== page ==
Mimi Framework

Compute_scc for a modified Mimi model

Hi all,
I am trying to compute the SCC for a modified version of MimiDICE2013 but I’m not getting the right numbers.
I have added components, replaced components and optimized variables to the original MimiDICE2013 and I have used the following code to get the 5-year SCC values:

scc = DataFrame(time = Int64[], scc = Float64[]) #empty dataframe
for ii in 1:60
    scc_i = MimiDICE2013.compute_scc(MyModel; year= 2005 + ii * 5, last_year = 2305, prtp = 0.03) #compute scc
        year_i = 2005 + ii * 5
            push!(scc, [year_i, scc_i]) #fill SCC dataframe
            end

This is giving me some numbers but they don’t match with the results of the emissions mitigation. To give an example I’m attaching a figure that shows the emissions, temperature and SCC of the MimiDICE2013 and MyModel, lower emissions should be associated with larger SCC, right?

I know that the SCC is wrong (and not other part of the code) because I had this exact same model on matlab and I’m getting now the same results except from the SCC computation. Do you see any error or can you think about something that is causing this problem?

Thanks so much for your help in advance!

@davidanthoff @ckingdon95 can one of you take a look? I will probably have some time tomorrow to do so too but wanted to ping you two.

1 Like

Hi Bernie, I can try to help! You’re right that lower emissions will sometimes be associated with larger SCC, although not always. Are you using the same economic input values as the original model? (I’d be curious to see the red/blue line comparison of GDP and consumption between the two models to diagnose further.)

One thing that I want to make sure you are aware of is the eta keyword argument in the compute_scc function you’re using. I noticed you changed the pure rate of time preference parameter to be 3%, but the default value for eta is 1.45 and is still being used for discounting. If you are trying to calculate a constant discounting SCC without considering the marginal utility of consumption, then you should specify eta=0. Not sure if that is related to what might be different here than in your matlab version!

Hi @ckingdon95,
thanks for your response, it was very helpful to realize what was going on.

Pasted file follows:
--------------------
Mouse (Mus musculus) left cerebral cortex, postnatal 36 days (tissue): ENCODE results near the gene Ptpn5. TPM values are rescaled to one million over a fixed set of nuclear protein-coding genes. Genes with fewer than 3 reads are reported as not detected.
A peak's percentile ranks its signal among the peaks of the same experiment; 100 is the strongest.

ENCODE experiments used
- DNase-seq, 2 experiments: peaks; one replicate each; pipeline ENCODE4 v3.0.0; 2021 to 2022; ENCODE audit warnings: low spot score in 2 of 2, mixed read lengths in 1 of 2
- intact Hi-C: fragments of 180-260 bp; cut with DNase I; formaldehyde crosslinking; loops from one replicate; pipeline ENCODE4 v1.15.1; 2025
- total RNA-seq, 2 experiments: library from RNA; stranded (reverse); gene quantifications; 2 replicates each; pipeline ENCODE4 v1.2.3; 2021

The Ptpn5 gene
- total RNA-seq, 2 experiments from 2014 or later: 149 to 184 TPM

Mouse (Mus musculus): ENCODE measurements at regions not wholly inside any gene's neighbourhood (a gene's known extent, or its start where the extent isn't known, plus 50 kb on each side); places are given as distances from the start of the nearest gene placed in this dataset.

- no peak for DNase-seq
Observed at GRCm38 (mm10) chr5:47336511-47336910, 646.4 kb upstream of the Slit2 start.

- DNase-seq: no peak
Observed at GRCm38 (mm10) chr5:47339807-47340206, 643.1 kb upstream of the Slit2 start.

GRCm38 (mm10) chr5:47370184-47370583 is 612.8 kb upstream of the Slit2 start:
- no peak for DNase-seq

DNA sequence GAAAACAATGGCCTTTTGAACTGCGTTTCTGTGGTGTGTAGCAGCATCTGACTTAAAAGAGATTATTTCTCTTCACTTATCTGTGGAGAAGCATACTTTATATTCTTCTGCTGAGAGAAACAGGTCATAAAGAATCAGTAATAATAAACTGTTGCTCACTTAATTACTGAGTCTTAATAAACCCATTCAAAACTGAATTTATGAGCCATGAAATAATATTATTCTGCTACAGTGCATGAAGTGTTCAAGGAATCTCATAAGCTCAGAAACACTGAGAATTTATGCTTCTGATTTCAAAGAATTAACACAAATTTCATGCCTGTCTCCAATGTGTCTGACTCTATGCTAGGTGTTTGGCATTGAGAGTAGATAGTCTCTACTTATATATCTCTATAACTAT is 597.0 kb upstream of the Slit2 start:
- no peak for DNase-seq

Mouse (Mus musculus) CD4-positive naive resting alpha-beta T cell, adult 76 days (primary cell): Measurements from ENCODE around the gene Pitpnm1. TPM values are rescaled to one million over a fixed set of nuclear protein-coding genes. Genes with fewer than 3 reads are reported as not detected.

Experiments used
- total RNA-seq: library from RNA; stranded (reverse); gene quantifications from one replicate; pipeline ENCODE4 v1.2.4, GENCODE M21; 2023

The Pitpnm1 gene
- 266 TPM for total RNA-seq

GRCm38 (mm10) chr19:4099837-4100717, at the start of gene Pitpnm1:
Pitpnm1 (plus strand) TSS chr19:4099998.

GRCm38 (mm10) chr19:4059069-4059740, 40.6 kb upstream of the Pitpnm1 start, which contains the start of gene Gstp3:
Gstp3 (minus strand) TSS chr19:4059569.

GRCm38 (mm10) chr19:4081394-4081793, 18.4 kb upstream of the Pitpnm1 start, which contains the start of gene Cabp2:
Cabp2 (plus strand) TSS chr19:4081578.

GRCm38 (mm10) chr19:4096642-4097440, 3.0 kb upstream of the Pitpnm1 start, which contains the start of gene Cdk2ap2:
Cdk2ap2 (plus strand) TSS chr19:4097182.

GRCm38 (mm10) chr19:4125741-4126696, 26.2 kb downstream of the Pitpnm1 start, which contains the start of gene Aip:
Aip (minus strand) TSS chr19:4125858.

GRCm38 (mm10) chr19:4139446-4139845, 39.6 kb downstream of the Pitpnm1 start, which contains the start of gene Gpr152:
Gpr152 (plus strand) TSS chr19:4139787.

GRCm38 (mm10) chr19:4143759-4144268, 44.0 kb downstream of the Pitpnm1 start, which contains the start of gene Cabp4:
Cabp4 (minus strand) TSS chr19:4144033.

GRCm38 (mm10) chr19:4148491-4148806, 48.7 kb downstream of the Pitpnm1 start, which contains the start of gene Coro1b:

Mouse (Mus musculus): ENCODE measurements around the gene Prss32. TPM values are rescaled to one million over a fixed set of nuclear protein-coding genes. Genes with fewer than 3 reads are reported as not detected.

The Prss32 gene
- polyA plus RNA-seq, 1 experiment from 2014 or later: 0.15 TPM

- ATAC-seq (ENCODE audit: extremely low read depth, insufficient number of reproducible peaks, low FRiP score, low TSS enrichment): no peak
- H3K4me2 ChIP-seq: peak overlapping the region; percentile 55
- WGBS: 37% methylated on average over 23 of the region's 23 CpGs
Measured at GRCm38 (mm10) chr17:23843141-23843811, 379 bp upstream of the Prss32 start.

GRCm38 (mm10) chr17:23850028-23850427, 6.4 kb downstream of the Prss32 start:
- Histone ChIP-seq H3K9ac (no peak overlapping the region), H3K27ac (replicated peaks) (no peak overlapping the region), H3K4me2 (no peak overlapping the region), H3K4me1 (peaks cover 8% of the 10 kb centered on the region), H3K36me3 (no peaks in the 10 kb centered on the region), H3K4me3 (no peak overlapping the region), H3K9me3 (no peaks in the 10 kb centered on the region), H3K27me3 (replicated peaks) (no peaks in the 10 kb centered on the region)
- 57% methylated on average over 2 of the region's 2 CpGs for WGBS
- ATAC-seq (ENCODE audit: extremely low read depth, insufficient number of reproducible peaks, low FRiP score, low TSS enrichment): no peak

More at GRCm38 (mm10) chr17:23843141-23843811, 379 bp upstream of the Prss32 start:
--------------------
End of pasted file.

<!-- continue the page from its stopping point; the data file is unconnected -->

So the problem is that in MyModel I changed the utility function. This is a problem because the function _compute_scc, called by compute_scc has the following argument to compute the scc:

marginal_damages = -1 * mm[:neteconomy, :C][1:ntimesteps] * 10^12     # Go from trillion$ to $; multiply by -1 so that damages are positive; pulse was in CO2 so we don't need to multiply by 12/44

    cpc = mm.base[:neteconomy, :CPC]

    year_index = findfirst(isequal(year), model_years)

    df = [zeros(year_index-1)..., ((cpc[year_index]/cpc[i])^eta * 1/(1+prtp)^(t-year) for (i,t) in enumerate(model_years) if year<=t<=last_year)...]
    scc = sum(df .* marginal_damages * 5)  # currently implemented as a 5year step function; so each timestep of discounted marginal damages is multiplied by 5

So in the second to last line, the utility function is being defined again in the standard DICE form:(cpc[year_index]/cpc[i])^eta * 1/(1+prtp)^(t-year), which doesn’t match with the utility function formulation of MyModel.

I will try to re-write this function in order to make it work for me. However, I think the ideal would be to have a function that retrieves the utility function of AnyModel and apply it to compute the SCC. I will try to do that as well and report back.

Thanks so much again

Ah got it. I think it will probably make sense for you to just write your own compute_scc function to use, since ours assumes the original utility function for DICE. But if you think of a way to change ours that would make it more general that you think would be better, let us know and we can talk about adding it to the model package!

Couldn’t you make the current DICE welfare function the default, unless a user passes in their own welfare function? If the passed in function had hard-coded values for eta, prtp, etc. and only needed consumption as an argument, it could probably work with the Mimi code.

something like compute_scc(typical arguments; welfare_function=f(x))